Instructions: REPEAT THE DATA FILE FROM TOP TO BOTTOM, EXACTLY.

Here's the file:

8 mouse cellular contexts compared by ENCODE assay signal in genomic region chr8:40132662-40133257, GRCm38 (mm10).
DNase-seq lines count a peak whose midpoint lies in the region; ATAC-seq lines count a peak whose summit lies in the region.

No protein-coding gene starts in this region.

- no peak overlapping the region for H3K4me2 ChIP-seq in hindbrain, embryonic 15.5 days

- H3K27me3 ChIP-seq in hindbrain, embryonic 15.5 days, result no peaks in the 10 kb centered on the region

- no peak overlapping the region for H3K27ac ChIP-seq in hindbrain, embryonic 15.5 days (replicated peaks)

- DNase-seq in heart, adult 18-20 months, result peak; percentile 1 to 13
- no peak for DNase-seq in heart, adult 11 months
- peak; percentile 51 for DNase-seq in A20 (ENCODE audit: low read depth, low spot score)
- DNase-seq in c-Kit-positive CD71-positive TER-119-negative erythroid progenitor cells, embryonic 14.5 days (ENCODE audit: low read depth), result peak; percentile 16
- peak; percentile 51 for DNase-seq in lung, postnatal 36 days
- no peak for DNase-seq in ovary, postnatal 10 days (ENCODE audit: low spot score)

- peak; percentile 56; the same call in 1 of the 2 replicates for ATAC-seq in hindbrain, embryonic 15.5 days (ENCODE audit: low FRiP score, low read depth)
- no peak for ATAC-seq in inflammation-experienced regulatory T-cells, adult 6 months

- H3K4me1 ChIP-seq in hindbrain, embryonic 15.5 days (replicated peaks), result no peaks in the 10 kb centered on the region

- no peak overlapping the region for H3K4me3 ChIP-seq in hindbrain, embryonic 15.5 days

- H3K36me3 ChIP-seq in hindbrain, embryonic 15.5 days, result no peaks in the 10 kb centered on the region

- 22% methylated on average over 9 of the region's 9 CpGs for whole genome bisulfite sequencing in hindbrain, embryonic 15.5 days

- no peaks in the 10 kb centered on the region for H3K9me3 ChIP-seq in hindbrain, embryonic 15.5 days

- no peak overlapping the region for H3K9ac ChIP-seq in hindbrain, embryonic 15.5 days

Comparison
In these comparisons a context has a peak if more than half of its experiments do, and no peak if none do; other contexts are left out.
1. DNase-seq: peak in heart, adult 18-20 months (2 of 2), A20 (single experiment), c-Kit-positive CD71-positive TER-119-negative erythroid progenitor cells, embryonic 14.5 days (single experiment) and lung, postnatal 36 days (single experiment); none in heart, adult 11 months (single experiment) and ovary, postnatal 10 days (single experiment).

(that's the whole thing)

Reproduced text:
8 mouse cellular contexts compared by ENCODE assay signal in genomic region chr8:40132662-40133257, GRCm38 (mm10).
DNase-seq lines count a peak whose midpoint lies in the region; ATAC-seq lines count a peak whose summit lies in the region.

No protein-coding gene starts in this region.

- no peak overlapping the region for H3K4me2 ChIP-seq in hindbrain, embryonic 15.5 days

- H3K27me3 ChIP-seq in hindbrain, embryonic 15.5 days, result no peaks in the 10 kb centered on the region

- no peak overlapping the region for H3K27ac ChIP-seq in hindbrain, embryonic 15.5 days (replicated peaks)

- DNase-seq in heart, adult 18-20 months, result peak; percentile 1 to 13
- no peak for DNase-seq in heart, adult 11 months
- peak; percentile 51 for DNase-seq in A20 (ENCODE audit: low read depth, low spot score)
- DNase-seq in c-Kit-positive CD71-positive TER-119-negative erythroid progenitor cells, embryonic 14.5 days (ENCODE audit: low read depth), result peak; percentile 16
- peak; percentile 51 for DNase-seq in lung, postnatal 36 days
- no peak for DNase-seq in ovary, postnatal 10 days (ENCODE audit: low spot score)

- peak; percentile 56; the same call in 1 of the 2 replicates for ATAC-seq in hindbrain, embryonic 15.5 days (ENCODE audit: low FRiP score, low read depth)
- no peak for ATAC-seq in inflammation-experienced regulatory T-cells, adult 6 months

- H3K4me1 ChIP-seq in hindbrain, embryonic 15.5 days (replicated peaks), result no peaks in the 10 kb centered on the region

- no peak overlapping the region for H3K4me3 ChIP-seq in hindbrain, embryonic 15.5 days

- H3K36me3 ChIP-seq in hindbrain, embryonic 15.5 days, result no peaks in the 10 kb centered on the region

- 22% methylated on average over 9 of the region's 9 CpGs for whole genome bisulfite sequencing in hindbrain, embryonic 15.5 days

- no peaks in the 10 kb centered on the region for H3K9me3 ChIP-seq in hindbrain, embryonic 15.5 days

- no peak overlapping the region for H3K9ac ChIP-seq in hindbrain, embryonic 15.5 days

Comparison
In these comparisons a context has a peak if more than half of its experiments do, and no peak if none do; other contexts are left out.
1. DNase-seq: peak in heart, adult 18-20 months (2 of 2), A20 (single experiment), c-Kit-positive CD71-positive TER-119-negative erythroid progenitor cells, embryonic 14.5 days (single experiment) and lung, postnatal 36 days (single experiment); none in heart, adult 11 months (single experiment) and ovary, postnatal 10 days (single experiment).